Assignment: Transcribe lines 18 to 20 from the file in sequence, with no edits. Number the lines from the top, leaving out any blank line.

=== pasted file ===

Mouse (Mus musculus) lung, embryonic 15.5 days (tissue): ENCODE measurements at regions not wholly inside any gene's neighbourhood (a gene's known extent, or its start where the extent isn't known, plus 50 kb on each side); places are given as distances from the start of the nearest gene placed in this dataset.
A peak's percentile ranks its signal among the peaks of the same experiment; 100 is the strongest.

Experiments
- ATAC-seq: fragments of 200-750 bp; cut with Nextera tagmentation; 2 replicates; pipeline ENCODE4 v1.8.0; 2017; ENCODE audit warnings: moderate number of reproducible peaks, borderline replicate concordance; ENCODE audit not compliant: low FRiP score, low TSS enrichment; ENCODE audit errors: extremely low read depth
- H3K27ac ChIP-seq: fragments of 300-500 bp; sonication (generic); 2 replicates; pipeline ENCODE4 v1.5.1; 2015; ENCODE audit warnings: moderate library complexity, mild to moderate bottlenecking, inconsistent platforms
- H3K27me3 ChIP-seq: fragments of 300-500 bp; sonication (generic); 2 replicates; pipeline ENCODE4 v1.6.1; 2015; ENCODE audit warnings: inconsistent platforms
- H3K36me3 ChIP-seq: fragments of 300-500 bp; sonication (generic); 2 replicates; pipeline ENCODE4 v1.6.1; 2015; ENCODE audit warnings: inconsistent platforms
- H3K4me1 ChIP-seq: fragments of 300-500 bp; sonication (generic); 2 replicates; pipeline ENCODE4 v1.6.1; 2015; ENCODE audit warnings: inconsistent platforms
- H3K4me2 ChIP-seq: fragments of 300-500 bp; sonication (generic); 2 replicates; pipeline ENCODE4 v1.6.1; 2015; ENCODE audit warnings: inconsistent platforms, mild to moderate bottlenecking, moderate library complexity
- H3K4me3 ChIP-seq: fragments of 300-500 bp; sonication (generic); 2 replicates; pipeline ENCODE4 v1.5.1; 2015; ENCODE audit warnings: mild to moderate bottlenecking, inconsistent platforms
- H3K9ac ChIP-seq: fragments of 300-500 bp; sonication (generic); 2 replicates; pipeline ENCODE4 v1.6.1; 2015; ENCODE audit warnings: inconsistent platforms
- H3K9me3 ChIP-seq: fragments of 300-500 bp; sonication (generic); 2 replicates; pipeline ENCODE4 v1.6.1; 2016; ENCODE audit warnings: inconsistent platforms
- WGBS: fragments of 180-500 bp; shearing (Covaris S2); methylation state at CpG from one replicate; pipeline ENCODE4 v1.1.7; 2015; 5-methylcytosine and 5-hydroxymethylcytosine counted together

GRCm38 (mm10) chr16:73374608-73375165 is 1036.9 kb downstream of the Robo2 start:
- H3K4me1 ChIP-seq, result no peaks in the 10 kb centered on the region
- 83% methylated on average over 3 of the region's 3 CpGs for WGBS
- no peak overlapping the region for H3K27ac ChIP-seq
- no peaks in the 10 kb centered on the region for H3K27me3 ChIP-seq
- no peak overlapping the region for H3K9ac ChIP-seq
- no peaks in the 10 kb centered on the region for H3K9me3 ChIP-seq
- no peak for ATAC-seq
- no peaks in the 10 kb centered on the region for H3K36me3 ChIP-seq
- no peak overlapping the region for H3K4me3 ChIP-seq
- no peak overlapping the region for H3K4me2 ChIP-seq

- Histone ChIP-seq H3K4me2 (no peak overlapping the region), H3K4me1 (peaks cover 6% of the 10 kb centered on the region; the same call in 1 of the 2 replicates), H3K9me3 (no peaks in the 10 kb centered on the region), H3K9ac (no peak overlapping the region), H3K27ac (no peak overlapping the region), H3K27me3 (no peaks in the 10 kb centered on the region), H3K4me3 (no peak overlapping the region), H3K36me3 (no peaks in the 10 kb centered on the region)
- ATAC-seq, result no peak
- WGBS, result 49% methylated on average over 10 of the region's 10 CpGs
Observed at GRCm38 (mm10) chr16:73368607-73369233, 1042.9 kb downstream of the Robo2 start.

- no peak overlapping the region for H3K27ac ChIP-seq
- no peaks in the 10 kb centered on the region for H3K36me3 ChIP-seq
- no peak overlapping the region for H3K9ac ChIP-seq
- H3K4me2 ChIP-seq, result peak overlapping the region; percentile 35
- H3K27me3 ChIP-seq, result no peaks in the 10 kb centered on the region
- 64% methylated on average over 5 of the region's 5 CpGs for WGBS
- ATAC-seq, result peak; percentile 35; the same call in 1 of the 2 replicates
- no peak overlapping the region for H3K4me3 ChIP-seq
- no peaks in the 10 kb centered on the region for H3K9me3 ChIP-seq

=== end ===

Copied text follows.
- no peaks in the 10 kb centered on the region for H3K27me3 ChIP-seq
- no peak overlapping the region for H3K9ac ChIP-seq
- no peaks in the 10 kb centered on the region for H3K9me3 ChIP-seq